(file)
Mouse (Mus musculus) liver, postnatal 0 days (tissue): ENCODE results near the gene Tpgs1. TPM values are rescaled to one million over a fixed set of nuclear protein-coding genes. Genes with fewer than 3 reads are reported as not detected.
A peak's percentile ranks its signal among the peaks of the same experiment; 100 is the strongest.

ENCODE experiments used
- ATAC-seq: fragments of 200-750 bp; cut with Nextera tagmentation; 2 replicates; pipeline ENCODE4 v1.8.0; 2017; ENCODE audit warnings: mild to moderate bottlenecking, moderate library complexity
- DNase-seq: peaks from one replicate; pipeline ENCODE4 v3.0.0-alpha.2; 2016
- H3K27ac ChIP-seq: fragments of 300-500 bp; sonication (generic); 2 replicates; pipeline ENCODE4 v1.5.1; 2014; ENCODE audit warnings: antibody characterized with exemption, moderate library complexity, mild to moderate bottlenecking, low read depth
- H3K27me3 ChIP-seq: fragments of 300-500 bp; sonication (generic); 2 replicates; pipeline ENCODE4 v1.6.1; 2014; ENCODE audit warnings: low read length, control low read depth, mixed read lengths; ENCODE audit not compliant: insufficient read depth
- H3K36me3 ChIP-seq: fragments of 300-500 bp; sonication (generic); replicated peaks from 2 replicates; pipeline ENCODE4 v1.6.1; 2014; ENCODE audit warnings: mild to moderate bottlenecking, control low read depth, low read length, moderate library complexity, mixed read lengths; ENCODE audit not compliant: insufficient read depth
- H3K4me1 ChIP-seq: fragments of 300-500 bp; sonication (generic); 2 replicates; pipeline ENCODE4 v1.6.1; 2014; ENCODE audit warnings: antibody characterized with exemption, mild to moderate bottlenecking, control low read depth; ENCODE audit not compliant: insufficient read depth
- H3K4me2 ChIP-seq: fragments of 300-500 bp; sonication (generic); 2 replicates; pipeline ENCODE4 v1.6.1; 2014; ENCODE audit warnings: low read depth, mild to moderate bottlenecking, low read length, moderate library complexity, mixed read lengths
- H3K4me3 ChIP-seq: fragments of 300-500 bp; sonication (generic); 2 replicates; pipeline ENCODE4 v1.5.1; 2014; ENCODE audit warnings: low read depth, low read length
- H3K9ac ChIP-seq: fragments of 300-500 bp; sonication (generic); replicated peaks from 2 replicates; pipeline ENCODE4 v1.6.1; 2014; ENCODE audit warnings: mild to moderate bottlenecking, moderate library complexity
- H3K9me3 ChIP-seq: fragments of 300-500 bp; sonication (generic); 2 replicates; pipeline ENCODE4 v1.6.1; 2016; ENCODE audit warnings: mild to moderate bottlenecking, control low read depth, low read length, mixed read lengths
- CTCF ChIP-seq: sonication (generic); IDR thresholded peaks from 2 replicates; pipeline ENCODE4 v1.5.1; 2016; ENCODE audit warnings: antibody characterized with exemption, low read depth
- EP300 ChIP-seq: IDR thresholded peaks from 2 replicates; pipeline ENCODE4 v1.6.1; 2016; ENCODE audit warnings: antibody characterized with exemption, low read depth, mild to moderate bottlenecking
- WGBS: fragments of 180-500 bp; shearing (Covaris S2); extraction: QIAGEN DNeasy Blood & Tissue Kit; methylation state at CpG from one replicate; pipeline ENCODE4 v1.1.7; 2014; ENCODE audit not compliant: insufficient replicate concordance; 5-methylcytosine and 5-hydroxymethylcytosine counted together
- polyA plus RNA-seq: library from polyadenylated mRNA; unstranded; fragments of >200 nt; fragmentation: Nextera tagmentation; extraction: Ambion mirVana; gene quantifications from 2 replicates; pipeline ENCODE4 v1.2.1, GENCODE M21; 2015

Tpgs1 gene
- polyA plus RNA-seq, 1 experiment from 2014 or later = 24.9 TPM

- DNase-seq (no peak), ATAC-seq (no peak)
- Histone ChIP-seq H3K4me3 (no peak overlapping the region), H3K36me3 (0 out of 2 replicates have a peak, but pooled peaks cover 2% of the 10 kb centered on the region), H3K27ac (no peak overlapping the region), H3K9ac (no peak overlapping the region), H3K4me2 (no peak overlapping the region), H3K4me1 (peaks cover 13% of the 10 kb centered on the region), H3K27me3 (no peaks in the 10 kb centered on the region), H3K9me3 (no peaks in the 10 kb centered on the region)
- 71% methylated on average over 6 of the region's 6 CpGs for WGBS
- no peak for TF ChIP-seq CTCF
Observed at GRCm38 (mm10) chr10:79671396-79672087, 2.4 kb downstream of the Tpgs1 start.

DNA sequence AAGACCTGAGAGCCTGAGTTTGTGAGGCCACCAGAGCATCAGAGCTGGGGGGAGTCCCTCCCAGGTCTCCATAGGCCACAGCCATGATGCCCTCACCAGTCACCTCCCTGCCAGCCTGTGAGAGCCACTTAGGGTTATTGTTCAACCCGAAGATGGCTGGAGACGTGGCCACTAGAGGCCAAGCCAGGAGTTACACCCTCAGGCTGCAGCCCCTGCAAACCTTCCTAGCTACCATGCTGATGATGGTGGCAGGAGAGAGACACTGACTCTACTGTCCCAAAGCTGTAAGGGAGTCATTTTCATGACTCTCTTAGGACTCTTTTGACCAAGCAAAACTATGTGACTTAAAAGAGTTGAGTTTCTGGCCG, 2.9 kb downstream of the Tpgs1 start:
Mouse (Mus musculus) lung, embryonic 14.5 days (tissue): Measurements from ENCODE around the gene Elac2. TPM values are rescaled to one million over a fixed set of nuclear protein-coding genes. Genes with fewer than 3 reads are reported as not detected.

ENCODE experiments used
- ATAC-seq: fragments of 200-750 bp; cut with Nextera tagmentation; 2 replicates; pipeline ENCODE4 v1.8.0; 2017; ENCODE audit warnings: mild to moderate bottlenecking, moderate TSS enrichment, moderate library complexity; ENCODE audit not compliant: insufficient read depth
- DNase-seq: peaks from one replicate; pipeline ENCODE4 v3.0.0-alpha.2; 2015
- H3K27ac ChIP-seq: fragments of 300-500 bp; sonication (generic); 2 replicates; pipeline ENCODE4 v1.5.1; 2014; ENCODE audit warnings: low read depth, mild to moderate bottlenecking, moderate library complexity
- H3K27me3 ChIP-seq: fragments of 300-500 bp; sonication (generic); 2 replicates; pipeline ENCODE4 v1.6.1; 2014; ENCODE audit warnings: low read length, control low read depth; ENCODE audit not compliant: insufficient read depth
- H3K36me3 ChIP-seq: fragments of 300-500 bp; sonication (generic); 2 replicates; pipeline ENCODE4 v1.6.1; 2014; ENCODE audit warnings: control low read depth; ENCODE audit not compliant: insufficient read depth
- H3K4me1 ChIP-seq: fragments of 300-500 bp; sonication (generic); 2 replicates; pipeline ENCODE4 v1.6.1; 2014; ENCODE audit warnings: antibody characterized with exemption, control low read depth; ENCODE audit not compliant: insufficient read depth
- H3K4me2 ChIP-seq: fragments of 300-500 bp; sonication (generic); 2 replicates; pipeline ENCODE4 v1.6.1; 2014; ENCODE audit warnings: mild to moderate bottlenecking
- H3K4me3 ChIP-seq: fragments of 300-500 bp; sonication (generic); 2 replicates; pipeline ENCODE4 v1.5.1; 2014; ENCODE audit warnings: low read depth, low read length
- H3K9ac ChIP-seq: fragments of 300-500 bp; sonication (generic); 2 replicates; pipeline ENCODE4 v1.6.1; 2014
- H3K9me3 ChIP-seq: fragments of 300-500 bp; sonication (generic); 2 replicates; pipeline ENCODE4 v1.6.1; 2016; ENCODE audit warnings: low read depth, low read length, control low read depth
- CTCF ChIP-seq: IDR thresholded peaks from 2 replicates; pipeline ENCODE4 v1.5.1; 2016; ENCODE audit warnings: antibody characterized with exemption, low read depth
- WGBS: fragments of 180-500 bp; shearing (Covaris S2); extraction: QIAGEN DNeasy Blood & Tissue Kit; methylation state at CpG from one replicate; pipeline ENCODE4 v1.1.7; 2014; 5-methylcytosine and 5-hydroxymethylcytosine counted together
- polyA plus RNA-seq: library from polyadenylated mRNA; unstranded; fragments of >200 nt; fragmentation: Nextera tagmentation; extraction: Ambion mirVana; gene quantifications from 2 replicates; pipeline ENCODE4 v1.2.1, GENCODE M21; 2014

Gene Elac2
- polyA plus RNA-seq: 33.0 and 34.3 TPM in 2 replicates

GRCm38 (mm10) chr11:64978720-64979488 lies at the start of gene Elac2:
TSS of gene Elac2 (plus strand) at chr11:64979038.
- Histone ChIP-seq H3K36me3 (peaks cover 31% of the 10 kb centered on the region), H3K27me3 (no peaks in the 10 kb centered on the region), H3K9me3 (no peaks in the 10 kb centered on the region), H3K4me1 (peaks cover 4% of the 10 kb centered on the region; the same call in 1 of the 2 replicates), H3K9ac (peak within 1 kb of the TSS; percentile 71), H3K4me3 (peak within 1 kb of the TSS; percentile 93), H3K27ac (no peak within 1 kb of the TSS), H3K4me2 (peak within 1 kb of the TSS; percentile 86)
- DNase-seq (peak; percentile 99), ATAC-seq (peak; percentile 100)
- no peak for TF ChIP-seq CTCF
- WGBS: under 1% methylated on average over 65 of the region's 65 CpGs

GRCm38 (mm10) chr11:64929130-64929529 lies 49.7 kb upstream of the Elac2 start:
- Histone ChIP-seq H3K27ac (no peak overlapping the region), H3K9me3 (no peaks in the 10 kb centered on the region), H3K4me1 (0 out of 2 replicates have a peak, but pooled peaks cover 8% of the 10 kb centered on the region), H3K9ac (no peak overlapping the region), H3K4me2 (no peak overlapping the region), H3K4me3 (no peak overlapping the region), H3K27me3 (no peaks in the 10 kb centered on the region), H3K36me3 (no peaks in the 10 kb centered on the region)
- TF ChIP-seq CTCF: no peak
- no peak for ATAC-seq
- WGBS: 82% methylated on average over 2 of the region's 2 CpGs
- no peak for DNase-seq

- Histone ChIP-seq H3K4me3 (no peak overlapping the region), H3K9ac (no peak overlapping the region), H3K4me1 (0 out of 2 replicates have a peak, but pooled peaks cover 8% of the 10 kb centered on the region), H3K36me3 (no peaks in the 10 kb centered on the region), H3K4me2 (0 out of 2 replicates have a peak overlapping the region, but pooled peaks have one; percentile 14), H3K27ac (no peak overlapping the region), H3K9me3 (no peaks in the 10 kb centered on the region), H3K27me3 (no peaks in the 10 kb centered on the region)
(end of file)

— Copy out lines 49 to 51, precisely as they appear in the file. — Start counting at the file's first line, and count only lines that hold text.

GRCm38 (mm10) chr11:64929130-64929529 lies 49.7 kb upstream of the Elac2 start:
- Histone ChIP-seq H3K27ac (no peak overlapping the region), H3K9me3 (no peaks in the 10 kb centered on the region), H3K4me1 (0 out of 2 replicates have a peak, but pooled peaks cover 8% of the 10 kb centered on the region), H3K9ac (no peak overlapping the region), H3K4me2 (no peak overlapping the region), H3K4me3 (no peak overlapping the region), H3K27me3 (no peaks in the 10 kb centered on the region), H3K36me3 (no peaks in the 10 kb centered on the region)
- TF ChIP-seq CTCF: no peak